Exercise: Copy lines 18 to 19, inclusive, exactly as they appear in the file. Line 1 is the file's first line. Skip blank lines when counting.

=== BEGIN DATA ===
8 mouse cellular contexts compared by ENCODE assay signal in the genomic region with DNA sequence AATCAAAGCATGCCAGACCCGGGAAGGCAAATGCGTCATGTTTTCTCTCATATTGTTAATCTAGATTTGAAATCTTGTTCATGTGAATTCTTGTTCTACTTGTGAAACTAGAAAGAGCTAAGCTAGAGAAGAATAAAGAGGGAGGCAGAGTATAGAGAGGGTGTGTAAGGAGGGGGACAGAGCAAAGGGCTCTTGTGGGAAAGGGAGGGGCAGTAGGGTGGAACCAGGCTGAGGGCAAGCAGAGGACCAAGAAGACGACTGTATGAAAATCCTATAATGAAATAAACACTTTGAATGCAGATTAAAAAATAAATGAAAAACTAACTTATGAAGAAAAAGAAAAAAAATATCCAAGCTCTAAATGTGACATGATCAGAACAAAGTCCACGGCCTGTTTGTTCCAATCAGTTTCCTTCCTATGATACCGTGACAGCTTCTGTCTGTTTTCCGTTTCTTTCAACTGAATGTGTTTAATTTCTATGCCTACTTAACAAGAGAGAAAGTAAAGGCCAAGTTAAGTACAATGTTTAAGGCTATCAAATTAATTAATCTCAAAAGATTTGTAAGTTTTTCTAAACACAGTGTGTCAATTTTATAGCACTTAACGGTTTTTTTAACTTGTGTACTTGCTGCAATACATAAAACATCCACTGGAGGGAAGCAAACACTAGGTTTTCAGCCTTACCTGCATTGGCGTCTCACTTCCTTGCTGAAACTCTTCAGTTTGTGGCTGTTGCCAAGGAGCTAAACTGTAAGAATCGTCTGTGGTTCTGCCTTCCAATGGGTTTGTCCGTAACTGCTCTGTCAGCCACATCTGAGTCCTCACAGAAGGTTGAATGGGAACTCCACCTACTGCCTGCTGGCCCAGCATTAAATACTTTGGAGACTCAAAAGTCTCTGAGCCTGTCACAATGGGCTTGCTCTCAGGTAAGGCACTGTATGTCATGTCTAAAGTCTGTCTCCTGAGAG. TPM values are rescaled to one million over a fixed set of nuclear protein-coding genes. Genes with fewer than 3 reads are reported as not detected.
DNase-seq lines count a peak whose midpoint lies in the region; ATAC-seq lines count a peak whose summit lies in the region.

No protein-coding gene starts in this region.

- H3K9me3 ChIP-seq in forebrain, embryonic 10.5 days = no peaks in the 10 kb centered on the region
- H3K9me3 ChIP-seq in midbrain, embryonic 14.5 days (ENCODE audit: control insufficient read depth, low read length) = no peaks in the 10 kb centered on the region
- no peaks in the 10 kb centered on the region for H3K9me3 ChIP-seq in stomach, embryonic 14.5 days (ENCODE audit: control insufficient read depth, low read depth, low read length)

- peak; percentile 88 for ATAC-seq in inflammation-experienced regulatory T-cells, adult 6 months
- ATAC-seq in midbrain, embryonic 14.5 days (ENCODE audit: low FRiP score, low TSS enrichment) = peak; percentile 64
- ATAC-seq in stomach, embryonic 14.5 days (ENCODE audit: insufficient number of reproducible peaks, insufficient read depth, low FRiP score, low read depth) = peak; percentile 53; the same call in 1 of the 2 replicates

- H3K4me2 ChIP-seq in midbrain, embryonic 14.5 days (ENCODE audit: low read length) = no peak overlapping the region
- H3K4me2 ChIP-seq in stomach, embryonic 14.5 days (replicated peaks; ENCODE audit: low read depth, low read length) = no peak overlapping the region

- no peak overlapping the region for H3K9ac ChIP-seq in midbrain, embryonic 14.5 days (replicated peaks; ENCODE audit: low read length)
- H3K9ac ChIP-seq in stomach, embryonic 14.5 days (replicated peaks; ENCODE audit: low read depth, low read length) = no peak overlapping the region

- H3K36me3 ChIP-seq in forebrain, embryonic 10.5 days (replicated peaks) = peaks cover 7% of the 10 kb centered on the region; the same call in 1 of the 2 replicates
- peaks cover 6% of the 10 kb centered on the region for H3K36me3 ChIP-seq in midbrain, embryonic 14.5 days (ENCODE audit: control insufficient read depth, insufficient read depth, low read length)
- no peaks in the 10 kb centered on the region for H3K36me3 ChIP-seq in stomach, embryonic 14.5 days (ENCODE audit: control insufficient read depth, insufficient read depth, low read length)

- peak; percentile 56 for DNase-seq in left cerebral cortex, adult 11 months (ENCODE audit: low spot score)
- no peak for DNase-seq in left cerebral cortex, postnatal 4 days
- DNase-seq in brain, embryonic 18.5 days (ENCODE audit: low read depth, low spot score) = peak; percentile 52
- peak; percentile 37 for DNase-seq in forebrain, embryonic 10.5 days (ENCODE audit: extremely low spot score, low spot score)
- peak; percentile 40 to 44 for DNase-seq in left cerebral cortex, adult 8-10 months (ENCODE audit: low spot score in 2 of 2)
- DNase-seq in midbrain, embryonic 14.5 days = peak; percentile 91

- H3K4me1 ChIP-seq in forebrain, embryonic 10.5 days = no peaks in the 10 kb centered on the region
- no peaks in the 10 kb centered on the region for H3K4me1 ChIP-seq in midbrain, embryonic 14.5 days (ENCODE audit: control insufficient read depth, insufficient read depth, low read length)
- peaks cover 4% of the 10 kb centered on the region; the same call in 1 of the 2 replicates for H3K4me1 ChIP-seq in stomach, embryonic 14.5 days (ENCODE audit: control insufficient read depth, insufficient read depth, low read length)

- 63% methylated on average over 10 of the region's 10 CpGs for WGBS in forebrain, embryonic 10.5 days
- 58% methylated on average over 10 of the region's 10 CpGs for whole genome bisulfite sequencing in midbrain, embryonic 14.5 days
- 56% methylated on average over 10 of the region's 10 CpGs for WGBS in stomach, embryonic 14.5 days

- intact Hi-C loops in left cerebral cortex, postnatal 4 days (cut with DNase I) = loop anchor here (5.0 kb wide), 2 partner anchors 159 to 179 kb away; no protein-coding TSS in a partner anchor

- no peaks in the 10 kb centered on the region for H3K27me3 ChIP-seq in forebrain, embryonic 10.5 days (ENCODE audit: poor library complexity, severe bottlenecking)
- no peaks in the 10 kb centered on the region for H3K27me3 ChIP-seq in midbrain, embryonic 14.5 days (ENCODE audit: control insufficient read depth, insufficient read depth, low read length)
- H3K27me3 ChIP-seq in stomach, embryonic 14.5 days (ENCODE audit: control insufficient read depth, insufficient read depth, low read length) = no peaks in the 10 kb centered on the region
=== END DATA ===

- no peak for DNase-seq in left cerebral cortex, postnatal 4 days
- DNase-seq in brain, embryonic 18.5 days (ENCODE audit: low read depth, low spot score) = peak; percentile 52